Vic lockdown hurting regional areas

2nd June 2021 | Eativity editors

AUSVEG, the peak industry body for the Australian vegetable industry, is calling on the Victorian state government to ease restrictions on COVID-free regional Victorian communities – communities that are already suffering greatly because of the latest state-wide lockdown and the uncertainty around when restrictions will ease.

The decision to apply the lockdown to the entire state of Victoria, including regional and border communities that don’t have any positive COVID cases, has severely impacted regional economies, including vegetable producers that grow perishable products and those that supply the food service sector, including cafes, bars, restaurants and clubs.

Victoria is Australia’s largest producer of mushrooms, asparagus and broccoli.

AUSVEG Chair and Gippsland vegetable grower Bill Bulmer says while the industry agrees that protecting the health of the public and Victoria’s vulnerable communities is paramount, there needs to be acknowledgment that the state-wide lockdown is unduly impacting the health and wellbeing of Victorian regional communities and their economies.

“The COVID-19 pandemic has resulted in significant hardship on our primary producers and our regional communities, with worker shortages, reduced tourism revenue and the personal toll from repeated lockdowns weighing heavily on every regional and rural community,” Bulmer says. “No one wants to jeopardise the health of region’s most vulnerable people, but our regional and rural communities have been hyper-vigilant in implementing COVID-safe practices to stay safe and healthy.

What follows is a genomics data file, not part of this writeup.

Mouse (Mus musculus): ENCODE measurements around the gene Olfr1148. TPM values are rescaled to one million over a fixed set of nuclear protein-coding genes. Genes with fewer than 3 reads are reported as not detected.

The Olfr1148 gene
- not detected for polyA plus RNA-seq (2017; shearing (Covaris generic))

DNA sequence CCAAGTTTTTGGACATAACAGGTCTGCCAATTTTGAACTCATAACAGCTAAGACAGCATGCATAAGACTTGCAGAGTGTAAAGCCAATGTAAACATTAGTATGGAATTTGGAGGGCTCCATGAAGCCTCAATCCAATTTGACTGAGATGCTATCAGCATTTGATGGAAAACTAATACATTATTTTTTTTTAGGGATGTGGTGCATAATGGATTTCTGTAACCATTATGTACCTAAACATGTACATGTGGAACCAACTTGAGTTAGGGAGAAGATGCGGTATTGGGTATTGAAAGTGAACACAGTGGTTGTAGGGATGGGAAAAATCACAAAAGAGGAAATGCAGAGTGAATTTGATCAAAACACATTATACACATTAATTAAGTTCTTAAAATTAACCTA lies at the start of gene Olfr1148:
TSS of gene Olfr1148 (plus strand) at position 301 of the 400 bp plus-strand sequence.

“Our regions have done what they have been asked to do and more to protect Victoria from COVID-19. It is utterly disheartening that regional communities that are COVID-free and hundreds of kilometres from the nearest COVID-positive case stemming from the latest Melbourne outbreak continue to suffer from state-wide lockdowns.”

Victorian fresh food producers are once again wondering if their crops will go to waste.

Bulmer says the Victorian vegetable industry will be more heavily impacted by the lockdown the longer it lasts, and as long as it continues to be state-wide, producers of perishable products and those that supply the food service sector with be particularly disadvantaged.

“The last 18 months have been hard on all Victorians, including those in regional areas,” he says. “No one wants to see widespread COVID-19 infections, but if we can ease the struggle on regional Victorian communities that are not impacted by the current outbreak through more targeted, efficient measures, then surely we owe it to those communities to do so.”